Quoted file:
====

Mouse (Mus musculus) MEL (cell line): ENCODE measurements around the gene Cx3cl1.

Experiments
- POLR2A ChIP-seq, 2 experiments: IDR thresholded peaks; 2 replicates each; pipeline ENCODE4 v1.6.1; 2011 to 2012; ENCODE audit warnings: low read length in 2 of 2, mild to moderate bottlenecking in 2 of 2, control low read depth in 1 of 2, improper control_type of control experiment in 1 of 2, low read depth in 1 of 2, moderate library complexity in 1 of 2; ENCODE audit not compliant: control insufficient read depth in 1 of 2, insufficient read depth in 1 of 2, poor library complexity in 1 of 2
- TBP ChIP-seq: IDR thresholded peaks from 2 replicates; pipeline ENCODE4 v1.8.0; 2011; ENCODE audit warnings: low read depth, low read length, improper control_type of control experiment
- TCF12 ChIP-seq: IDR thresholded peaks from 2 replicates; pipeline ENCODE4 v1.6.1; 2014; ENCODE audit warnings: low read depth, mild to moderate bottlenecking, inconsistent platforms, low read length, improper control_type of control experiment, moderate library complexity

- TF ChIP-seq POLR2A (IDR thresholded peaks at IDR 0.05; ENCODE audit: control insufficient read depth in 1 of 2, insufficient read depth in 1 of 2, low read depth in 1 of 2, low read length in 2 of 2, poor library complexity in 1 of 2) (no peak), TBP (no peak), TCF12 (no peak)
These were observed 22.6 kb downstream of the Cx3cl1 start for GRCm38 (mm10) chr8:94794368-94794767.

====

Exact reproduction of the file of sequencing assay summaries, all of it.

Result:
Mouse (Mus musculus) MEL (cell line): ENCODE measurements around the gene Cx3cl1.

Experiments
- POLR2A ChIP-seq, 2 experiments: IDR thresholded peaks; 2 replicates each; pipeline ENCODE4 v1.6.1; 2011 to 2012; ENCODE audit warnings: low read length in 2 of 2, mild to moderate bottlenecking in 2 of 2, control low read depth in 1 of 2, improper control_type of control experiment in 1 of 2, low read depth in 1 of 2, moderate library complexity in 1 of 2; ENCODE audit not compliant: control insufficient read depth in 1 of 2, insufficient read depth in 1 of 2, poor library complexity in 1 of 2
- TBP ChIP-seq: IDR thresholded peaks from 2 replicates; pipeline ENCODE4 v1.8.0; 2011; ENCODE audit warnings: low read depth, low read length, improper control_type of control experiment
- TCF12 ChIP-seq: IDR thresholded peaks from 2 replicates; pipeline ENCODE4 v1.6.1; 2014; ENCODE audit warnings: low read depth, mild to moderate bottlenecking, inconsistent platforms, low read length, improper control_type of control experiment, moderate library complexity

- TF ChIP-seq POLR2A (IDR thresholded peaks at IDR 0.05; ENCODE audit: control insufficient read depth in 1 of 2, insufficient read depth in 1 of 2, low read depth in 1 of 2, low read length in 2 of 2, poor library complexity in 1 of 2) (no peak), TBP (no peak), TCF12 (no peak)
These were observed 22.6 kb downstream of the Cx3cl1 start for GRCm38 (mm10) chr8:94794368-94794767.